Ask most any teacher why they became a teacher and more likely than not, you’re going to get a story of one teacher somewhere along their academic career who brought their love of their chosen discipline to life.
You might hear the story of the English teacher who instilled a love of great literature and deep readings of texts through the classics. Another might tell you of a physics teacher who illuminated the wonder of understanding the world by seeking its most basic building blocks or the math teacher who showed the artistry of balancing equations and solving for X.
Dig a bit more deeply, and these stories of “that one teacher” are likely to reveal hopes that these younger teachers can teach in the same fashion, shape the same experiences that led them down their vocational path.
It makes sense that a teacher would like to create the same sense of wonder they found in these classes for their own students.
This is not enough.
The schools we need teach not as teachers were taught, but as students need to learn.
For each teacher who found their path through the practice of a single illuminating teacher, there were likely dozens of other students sitting alongside who were left in the dark. For whatever reason – and they were likely myriad – what happened in those classes didn’t speak to many of the other students. While the English teacher was crafted into a lifelong reader and lover of words through a sharply focused examination of The Great Gatsby or Pride and Prejudice, she must remember in her own practice that she is responsible not for uncovering the handful of students who will also fall in love with these texts.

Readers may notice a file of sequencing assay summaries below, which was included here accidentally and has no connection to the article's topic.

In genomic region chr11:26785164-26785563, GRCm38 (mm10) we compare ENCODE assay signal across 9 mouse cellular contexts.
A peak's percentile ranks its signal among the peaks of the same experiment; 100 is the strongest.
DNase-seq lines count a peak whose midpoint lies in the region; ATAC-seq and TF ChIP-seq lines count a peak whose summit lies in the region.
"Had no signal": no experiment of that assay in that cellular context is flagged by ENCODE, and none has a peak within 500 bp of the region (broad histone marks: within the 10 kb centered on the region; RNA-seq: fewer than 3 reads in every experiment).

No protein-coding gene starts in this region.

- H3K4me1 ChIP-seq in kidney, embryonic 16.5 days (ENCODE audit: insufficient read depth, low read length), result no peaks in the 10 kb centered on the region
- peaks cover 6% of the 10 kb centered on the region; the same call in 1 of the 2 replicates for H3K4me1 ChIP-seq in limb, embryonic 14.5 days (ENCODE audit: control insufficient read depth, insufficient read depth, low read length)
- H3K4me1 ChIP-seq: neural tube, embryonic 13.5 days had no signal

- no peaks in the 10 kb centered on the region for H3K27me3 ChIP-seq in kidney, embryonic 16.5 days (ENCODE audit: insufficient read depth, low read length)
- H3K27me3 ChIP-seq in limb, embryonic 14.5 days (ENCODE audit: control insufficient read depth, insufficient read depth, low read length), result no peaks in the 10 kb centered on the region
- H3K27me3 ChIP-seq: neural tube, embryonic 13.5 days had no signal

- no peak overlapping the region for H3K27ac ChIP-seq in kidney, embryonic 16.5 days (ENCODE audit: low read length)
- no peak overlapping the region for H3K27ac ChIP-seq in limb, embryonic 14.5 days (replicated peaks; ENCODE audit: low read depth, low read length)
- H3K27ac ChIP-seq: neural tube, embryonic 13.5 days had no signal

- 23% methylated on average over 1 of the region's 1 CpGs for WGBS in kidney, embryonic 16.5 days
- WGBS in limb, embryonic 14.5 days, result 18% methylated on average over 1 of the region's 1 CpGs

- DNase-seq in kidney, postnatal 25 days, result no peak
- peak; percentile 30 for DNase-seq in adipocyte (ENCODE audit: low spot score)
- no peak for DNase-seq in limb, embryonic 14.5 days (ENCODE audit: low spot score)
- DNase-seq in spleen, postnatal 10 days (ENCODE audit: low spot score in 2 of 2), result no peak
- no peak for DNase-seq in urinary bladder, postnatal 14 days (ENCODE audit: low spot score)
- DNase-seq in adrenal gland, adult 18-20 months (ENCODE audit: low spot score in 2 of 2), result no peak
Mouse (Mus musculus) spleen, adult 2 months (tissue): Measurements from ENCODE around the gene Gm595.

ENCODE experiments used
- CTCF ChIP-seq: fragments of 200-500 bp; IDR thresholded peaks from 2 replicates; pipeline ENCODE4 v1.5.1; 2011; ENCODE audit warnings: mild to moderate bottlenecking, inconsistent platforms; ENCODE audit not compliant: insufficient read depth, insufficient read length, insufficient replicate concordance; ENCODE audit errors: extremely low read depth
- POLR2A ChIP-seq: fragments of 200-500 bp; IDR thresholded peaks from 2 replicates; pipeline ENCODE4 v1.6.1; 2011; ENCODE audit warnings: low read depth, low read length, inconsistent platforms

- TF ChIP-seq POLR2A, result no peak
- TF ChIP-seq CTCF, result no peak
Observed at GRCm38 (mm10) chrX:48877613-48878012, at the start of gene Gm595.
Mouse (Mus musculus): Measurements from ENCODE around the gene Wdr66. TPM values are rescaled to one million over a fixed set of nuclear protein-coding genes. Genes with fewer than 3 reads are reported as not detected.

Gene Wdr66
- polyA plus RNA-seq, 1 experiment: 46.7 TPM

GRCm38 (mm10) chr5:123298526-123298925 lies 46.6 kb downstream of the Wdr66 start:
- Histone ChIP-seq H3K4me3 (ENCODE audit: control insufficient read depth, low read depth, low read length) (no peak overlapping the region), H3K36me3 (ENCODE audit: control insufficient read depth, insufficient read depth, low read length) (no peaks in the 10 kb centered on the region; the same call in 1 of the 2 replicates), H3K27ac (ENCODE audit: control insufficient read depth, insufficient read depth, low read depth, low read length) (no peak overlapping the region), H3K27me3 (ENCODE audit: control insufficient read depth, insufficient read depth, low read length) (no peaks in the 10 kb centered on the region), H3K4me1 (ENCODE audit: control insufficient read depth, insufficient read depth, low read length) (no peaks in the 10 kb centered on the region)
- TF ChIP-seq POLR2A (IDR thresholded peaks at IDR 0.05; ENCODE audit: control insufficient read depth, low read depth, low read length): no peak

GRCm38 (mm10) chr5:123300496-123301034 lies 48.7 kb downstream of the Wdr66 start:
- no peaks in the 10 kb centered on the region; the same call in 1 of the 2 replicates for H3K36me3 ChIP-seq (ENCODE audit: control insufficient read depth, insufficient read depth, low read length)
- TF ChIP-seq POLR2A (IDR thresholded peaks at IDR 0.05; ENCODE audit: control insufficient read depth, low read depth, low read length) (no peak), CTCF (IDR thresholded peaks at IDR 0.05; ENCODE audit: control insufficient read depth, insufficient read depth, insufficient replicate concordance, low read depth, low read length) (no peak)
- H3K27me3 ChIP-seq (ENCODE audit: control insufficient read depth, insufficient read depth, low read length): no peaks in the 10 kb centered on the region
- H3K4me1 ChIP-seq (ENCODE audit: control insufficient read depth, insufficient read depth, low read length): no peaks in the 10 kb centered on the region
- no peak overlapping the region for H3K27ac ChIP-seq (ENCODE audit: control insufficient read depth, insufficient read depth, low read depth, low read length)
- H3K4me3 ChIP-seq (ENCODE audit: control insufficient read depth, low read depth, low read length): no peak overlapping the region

She is responsible for opening up the world of letters to all her students. She is responsible not for convincing all her students to be English teachers or English majors, but for helping all her students find themselves in the pages of some text and being able to carefully consider what they find there.
This is difficult.
While we will often profess to wanting to help all of our students find pathways to learning, we generally create pathways that look much like those that led us to our own destinations. We find sanctity in trying to recreate the experience that were created for us by our own teachers. Perhaps not explicitly, but certainly implicitly, doing what was done for us is a way to honor our past.
The better way of honoring that past in the classroom is by building a bigger tent. We must pause, deconstruct our learning experience, no matter the subject and rebuild our classrooms and our teaching practices as hubs providing multitudes of entry points for any students willing to ask a question, voice an opinion, or challenge a long-held idea.
Such classrooms leave in intact those paths that led us from the teachers we learned from to the teachers we became while recognizing that these are not the only paths to deep, passionate, and lifelong learning.